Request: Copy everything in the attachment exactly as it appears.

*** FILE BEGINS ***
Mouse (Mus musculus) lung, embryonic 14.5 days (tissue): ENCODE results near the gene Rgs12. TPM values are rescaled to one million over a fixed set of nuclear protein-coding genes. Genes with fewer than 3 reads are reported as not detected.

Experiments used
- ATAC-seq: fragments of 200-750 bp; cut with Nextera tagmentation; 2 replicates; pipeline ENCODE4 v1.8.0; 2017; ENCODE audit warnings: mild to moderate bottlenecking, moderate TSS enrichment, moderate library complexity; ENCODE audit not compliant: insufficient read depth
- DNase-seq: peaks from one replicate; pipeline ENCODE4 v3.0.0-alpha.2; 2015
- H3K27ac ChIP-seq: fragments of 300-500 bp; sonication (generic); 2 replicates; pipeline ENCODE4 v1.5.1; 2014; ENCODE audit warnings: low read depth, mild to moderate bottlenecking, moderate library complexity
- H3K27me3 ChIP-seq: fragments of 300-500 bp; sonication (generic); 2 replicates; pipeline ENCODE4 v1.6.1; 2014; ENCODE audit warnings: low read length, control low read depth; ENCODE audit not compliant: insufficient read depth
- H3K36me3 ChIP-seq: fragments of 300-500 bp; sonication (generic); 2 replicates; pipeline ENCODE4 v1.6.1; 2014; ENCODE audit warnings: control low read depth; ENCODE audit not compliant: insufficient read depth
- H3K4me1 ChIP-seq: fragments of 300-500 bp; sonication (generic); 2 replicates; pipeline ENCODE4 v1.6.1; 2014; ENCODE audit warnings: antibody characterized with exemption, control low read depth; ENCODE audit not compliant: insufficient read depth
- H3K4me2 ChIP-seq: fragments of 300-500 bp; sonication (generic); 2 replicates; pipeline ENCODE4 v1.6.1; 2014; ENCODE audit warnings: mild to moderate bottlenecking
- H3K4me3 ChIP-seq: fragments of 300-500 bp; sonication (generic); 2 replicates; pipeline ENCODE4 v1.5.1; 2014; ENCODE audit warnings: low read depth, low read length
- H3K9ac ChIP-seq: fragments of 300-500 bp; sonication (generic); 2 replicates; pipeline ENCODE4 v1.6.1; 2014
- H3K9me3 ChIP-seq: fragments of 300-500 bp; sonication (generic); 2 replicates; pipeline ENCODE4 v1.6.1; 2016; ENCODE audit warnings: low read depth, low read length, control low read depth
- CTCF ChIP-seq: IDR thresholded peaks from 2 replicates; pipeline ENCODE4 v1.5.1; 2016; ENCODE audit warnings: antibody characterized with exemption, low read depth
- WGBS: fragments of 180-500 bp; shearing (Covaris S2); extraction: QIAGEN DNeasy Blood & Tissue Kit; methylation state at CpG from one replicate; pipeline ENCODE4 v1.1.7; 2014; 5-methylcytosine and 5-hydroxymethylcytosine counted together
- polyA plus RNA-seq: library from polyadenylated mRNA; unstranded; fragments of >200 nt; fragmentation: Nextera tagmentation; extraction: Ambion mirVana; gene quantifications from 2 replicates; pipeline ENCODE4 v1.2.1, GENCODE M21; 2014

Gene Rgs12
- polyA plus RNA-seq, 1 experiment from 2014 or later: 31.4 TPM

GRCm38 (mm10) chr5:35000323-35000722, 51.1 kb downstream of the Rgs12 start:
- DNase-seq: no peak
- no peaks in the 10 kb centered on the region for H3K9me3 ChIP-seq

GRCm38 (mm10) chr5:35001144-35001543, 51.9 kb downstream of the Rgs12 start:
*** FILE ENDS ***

Mouse (Mus musculus) lung, embryonic 14.5 days (tissue): ENCODE results near the gene Rgs12. TPM values are rescaled to one million over a fixed set of nuclear protein-coding genes. Genes with fewer than 3 reads are reported as not detected.

Experiments used
- ATAC-seq: fragments of 200-750 bp; cut with Nextera tagmentation; 2 replicates; pipeline ENCODE4 v1.8.0; 2017; ENCODE audit warnings: mild to moderate bottlenecking, moderate TSS enrichment, moderate library complexity; ENCODE audit not compliant: insufficient read depth
- DNase-seq: peaks from one replicate; pipeline ENCODE4 v3.0.0-alpha.2; 2015
- H3K27ac ChIP-seq: fragments of 300-500 bp; sonication (generic); 2 replicates; pipeline ENCODE4 v1.5.1; 2014; ENCODE audit warnings: low read depth, mild to moderate bottlenecking, moderate library complexity
- H3K27me3 ChIP-seq: fragments of 300-500 bp; sonication (generic); 2 replicates; pipeline ENCODE4 v1.6.1; 2014; ENCODE audit warnings: low read length, control low read depth; ENCODE audit not compliant: insufficient read depth
- H3K36me3 ChIP-seq: fragments of 300-500 bp; sonication (generic); 2 replicates; pipeline ENCODE4 v1.6.1; 2014; ENCODE audit warnings: control low read depth; ENCODE audit not compliant: insufficient read depth
- H3K4me1 ChIP-seq: fragments of 300-500 bp; sonication (generic); 2 replicates; pipeline ENCODE4 v1.6.1; 2014; ENCODE audit warnings: antibody characterized with exemption, control low read depth; ENCODE audit not compliant: insufficient read depth
- H3K4me2 ChIP-seq: fragments of 300-500 bp; sonication (generic); 2 replicates; pipeline ENCODE4 v1.6.1; 2014; ENCODE audit warnings: mild to moderate bottlenecking
- H3K4me3 ChIP-seq: fragments of 300-500 bp; sonication (generic); 2 replicates; pipeline ENCODE4 v1.5.1; 2014; ENCODE audit warnings: low read depth, low read length
- H3K9ac ChIP-seq: fragments of 300-500 bp; sonication (generic); 2 replicates; pipeline ENCODE4 v1.6.1; 2014
- H3K9me3 ChIP-seq: fragments of 300-500 bp; sonication (generic); 2 replicates; pipeline ENCODE4 v1.6.1; 2016; ENCODE audit warnings: low read depth, low read length, control low read depth
- CTCF ChIP-seq: IDR thresholded peaks from 2 replicates; pipeline ENCODE4 v1.5.1; 2016; ENCODE audit warnings: antibody characterized with exemption, low read depth
- WGBS: fragments of 180-500 bp; shearing (Covaris S2); extraction: QIAGEN DNeasy Blood & Tissue Kit; methylation state at CpG from one replicate; pipeline ENCODE4 v1.1.7; 2014; 5-methylcytosine and 5-hydroxymethylcytosine counted together
- polyA plus RNA-seq: library from polyadenylated mRNA; unstranded; fragments of >200 nt; fragmentation: Nextera tagmentation; extraction: Ambion mirVana; gene quantifications from 2 replicates; pipeline ENCODE4 v1.2.1, GENCODE M21; 2014

Gene Rgs12
- polyA plus RNA-seq, 1 experiment from 2014 or later: 31.4 TPM

GRCm38 (mm10) chr5:35000323-35000722, 51.1 kb downstream of the Rgs12 start:
- DNase-seq: no peak
- no peaks in the 10 kb centered on the region for H3K9me3 ChIP-seq

GRCm38 (mm10) chr5:35001144-35001543, 51.9 kb downstream of the Rgs12 start: